Lessons from Life of Pi

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I first read Life of Pi a few years after it was published. I was in high school, still figuring out who I was and what I believed. At that time this book provided a fantastic fictional escape from the anxieties of everyday life. A few years later, in college, I lived with a girl who shared Pi’s last name: Patel. Like Pi, she was from India, and had interest in multiple religions. I recommended the book to her, and she loved it as much as I did. At that time the book provided a cultural connection and a point of conversation, something I think both books and religion should do. Then just a few months ago, I revisited the book before going to see the film. This time, although I still found it fantastic, it was less of an escape. I found myself connecting more closely to Pi’s philosophical and spiritual musings and struggles on a very real level. With this book I think Yann Martel addresses some very important conflicts with religion and spirituality in the modern world.

Life of Pi

Here are some of my favorite quotes from Life of Pi, and the lessons and insights I have personally drawn from them.

“To choose doubt as a philosophy for life is akin to choosing immobility as a means for transportation.”

Pi says this during his commentary on agnosticism. I respect agnostics, because as Pi says, we are all permitted to doubt from time to time. I have spent plenty of my life in doubt. But I think the point this quote makes, and what I glean from it, is that accepting doubt, and stopping your thought process there, robs you of potential insights. Life is uncertain, and uncertainly must be embraced to avoid unnecessary suffering; but to use doubt and uncertainty as an excuse for apathy or an avoidance of digging in deeper to religious/spiritual/scientific thought will not bring you peace or enhance your experience of life.

“Bapu Ghandi said, ‘All religions are true.’ I just want to love God.”

I think this quote is important because people in all religions are guilty of telling others who practice “you’re not doing it right.” Once, a long time ago, when I was in an evangelical youth group, I told a counselor that I thought my spiritual gift was to make others happy. She told me that wasn’t a spiritual gift. At the time I believed her. Now I know she was projecting her own insecurities onto me. If you have found a spiritual path that allows you to grow and help others, don’t let someone else tell you that you are wrong. Ever. It is good to constantly evaluate your actions and reflect on whether they are aligned with your beliefs, but as long as you’re not harming anyone, you should not allow others to make you feel you are communing with God or the universe in the “wrong” way.

“These people fail to realize that it is on the inside that God must be defended, not on the outside. They should direct their anger at themselves. For evil in the open is but evil from within that has been let out. The main battlefield for good is not the open ground of the public arena but the small clearing of each heart. Meanwhile, the lot of widows and homeless children is very hard, and it is to their defense, not God’s, that the self-righteous should rush.”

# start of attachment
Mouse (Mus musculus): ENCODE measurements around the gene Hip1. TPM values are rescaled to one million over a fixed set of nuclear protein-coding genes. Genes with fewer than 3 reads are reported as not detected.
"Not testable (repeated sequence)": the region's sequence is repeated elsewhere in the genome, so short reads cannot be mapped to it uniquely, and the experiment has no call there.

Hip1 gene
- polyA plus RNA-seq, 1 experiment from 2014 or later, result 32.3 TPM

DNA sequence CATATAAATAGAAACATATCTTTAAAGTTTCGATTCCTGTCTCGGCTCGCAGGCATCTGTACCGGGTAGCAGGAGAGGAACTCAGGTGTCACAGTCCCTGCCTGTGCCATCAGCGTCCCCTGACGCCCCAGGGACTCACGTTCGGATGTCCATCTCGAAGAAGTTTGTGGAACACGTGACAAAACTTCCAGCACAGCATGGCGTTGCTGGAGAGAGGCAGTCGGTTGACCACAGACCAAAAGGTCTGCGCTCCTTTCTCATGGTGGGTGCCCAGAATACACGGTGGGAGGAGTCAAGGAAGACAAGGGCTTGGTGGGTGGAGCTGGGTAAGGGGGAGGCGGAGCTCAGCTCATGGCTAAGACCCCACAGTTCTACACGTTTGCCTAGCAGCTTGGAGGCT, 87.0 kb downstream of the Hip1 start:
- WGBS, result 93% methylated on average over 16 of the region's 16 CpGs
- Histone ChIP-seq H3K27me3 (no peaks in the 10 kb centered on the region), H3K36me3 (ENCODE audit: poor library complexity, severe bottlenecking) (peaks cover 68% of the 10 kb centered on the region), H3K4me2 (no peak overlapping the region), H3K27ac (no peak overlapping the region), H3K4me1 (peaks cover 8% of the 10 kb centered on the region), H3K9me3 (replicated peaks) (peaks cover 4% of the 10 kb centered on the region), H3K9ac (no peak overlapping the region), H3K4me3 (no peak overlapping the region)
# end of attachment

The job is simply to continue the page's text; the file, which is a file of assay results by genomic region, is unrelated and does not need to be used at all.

This is so beautifully written, I find it difficult to analyze. Rather than focusing energy on telling others how their beliefs are wrong, internal, self-reflection should be one’s spiritual focus. People from all religions spend lots of time, money, and energy fighting to defend what they believe are God’s laws and teachings. This frequently blinds them from seeing their brothers and sisters who are right next to them, who are begging for help.

“The lower you are, the higher your mind will want to soar.”

A great testament to the human spirit and the power of positive thinking. No matter how dire a situation may seem, the mind can overcome; each person has the ability to control his or her happiness.

“Reason is excellent for getting food, clothing and shelter. Reason is the very best tool kit. Nothing beats reason for keeping tigers away. But be excessively reasonable and you risk throwing out the universe with the bathwater.”

This message reminds me that confining your thoughts and beliefs into one narrow path limits your ability to find solutions, acceptance, and peace. There are many benefits to being strictly logical and scientific-minded, but it is important to remember that the universe is vast and full of mysteries, and that much of human interaction is controlled by deep, emotional and spiritual beliefs. If you are very religious or spiritual then it is important to remember that science is not an enemy of faith, but rather they can enhance one another.

If you have not yet read Life of Pi I hope you will. It is a book for everyone, on every journey.

Namaste.

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